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Dried and Gone to Heaven

August 28, 1993|JULIE BAWDEN DAVIS | SPECIAL TO THE TIMES

Fresh flowers with an afterlife, dried flowers are gaining new respect for their versatility as well as staying power. They impart their own particular look to a room and are being used in a wide range of interior designs from the most modern to the most traditional.

Dried flowers hit the design scene a couple of years ago and have continued to grow in popularity, says RoxAnn Johnson, an Orange-based interior designer who owns Faux Foliage & Florals, which creates dried floral and plant arrangements.

"People like dried flowers for many reasons," Johnson says. "While fresh flowers are wonderful, they don't last long and are seasonal. A dried arrangement can brighten up a house in the middle of winter when there isn't much in the garden."

Dried flowers are also popular because they are natural. "Unlike silks, when you dispose of dried flowers, they naturally decompose, which is important in this age of environmental awareness," she says.

Drying flowers and foliage requires experimentation and patience. There are three basic and relatively simple approaches--air drying, glycerin absorption and silica gel crystals--each of which works best for particular types of plants. There are few hard and fast rules, and the results--like flowers--always vary somewhat.

Many gardeners love drying flowers because they can preserve some of their favorites. Doris Loeffler of Villa Park has enjoyed growing flowers for 21 years. For the past couple of years, she has dried flowers and used them to decorate items for her craft business.

"It's really exciting to cut beautiful flowers and then wait to see how they will dry," she says. "It's also a lot of fun to see flowers you grew in your garden on display indefinitely in your home."

Loeffler's favorite flower for drying is statice, which remains bright and vivid in color. Other good dryable flowers include roses (especially two-toned varieties), larkspur, Queen Anne's lace, lavender, coreopsis, Gaillardia red plum, sunflowers, wax flower, strawflower, heather, baby's breath, mustard, yarrow, German statice, as well as herbs such as marjoram, oregano, mint, poppy pods and tansy.

For variety, you can also add dried plant materials such as eucalyptus, air fern and various moss, like plush velvet, sheet fern and mood moss.

Dried fruits and vegetables can even make good arrangement accompaniments. "Apricots, onions, apples and pomegranates look great with dried flowers," says Valencia-based Chuck Durica, who is Southwest regional sales manager for Pioneer Imports, Wildflowers Across America, an importer and distributor of dried and silk flowers.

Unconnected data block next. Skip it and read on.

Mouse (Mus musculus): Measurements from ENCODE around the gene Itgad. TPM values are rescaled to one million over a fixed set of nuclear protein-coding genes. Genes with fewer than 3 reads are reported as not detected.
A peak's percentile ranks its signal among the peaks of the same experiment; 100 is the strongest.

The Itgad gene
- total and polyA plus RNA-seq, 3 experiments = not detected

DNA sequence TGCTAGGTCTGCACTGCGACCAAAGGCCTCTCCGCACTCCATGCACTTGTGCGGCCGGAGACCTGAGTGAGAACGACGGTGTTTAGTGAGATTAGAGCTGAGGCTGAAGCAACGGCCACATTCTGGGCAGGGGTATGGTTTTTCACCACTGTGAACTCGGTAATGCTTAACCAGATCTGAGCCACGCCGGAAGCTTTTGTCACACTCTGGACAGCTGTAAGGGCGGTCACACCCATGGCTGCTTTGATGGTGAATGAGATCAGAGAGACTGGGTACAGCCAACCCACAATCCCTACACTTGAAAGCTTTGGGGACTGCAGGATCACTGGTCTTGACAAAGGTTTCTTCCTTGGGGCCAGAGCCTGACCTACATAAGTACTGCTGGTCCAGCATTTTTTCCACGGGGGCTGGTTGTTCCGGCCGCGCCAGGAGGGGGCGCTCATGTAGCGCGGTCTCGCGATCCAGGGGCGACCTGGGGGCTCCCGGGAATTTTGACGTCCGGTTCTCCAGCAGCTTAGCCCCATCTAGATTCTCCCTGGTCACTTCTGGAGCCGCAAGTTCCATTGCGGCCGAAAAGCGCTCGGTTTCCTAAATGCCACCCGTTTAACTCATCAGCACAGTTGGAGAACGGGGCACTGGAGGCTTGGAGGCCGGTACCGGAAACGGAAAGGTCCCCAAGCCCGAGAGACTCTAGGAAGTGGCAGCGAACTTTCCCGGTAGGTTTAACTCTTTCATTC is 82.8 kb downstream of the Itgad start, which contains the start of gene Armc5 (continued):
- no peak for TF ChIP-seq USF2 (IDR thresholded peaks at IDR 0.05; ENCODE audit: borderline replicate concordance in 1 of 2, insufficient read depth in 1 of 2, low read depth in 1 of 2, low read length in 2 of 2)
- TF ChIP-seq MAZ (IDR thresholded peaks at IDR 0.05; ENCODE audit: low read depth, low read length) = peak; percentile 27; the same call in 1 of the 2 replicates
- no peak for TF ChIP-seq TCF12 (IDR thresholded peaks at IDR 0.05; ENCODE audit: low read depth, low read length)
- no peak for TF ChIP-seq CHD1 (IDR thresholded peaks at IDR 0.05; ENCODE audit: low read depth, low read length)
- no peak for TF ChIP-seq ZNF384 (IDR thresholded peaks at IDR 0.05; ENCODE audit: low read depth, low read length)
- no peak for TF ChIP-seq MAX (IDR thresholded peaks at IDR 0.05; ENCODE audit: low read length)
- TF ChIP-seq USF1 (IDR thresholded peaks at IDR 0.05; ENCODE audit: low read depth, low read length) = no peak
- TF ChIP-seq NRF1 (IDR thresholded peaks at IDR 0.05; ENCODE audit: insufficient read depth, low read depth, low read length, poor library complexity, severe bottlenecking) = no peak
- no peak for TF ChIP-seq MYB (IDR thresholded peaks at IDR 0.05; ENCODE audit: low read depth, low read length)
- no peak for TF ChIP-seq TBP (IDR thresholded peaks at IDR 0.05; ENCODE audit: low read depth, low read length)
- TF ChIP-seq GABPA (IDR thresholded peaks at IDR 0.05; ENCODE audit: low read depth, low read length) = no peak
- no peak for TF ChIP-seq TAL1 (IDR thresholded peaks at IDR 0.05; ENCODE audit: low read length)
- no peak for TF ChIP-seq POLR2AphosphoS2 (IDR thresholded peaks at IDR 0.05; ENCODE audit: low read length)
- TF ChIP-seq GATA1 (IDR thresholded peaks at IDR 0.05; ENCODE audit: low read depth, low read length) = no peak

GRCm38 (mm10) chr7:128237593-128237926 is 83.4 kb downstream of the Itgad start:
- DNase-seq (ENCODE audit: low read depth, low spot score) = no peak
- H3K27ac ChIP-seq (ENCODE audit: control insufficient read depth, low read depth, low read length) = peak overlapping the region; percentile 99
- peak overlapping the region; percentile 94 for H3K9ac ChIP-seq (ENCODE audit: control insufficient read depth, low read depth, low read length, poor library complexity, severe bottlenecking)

Before cutting flowers from your garden and drying them for use in your home, you should know that once the moisture evaporates, they will change in appearance, says florist Pati Gosnell, who owns Regal Flowers in Orange and teaches a dried flower arranging class.

Rose heads, for instance, shrink considerably and they change color. Deep red roses become a dark grape color, white and pink turn pale yellow and yellow becomes mustard.

In the past, dried flowers were used primarily for country decors, but they are actually a lot more versatile than that, says Johnson. "Dried flowers give a friendly atmosphere to any home. They fit in modern and Southwestern decors, and are especially attractive in Victorian, country and traditional interiors," Johnson says.

Dried flowers can be used to soften certain atmospheres. For instance, a masculine bedroom with a lot of wood and dark colors can be softened with the placement of a few dried bouquets.

Before choosing flowers for drying, consider your home's decor, suggests Johnson. For instance, roses with baby's breath do well in traditional and Victorian homes, while sunflowers are great for the country look, and statice works well in Southwestern decors. For contemporary interiors, an arrangement of larkspur and dried artichokes can be stunning.

When decorating the home with dried flowers, there are a lot of things you can do. To dress up an entryway, dining room or living room, take a shallow terra-cotta pot, put in a crushed Styrofoam base and make an arrangement of roses that are various heights, Gosnell says. You may also want to add heather or German statice. Cover the base with dried fern or Spanish moss.

To make a flower basket, simply place a piece of crushed Styrofoam inside the basket and add a variety of dried flowers you have on hand. "For a country look, try using heather and mustard and adding a raffia bow," Gosnell says.

Another attractive arrangement that's easy to assemble is a cut-flower basket. For this, use a large oval basket and simply lay the various flowers inside as if you just cut them from the garden. "Larkspur, roses, German statice and statice, baby's breath, heather and eucalyptus look wonderful together in such an arrangement," Gosnell says. If you have a fireplace, a cut-flower basket looks especially nice on the hearth.

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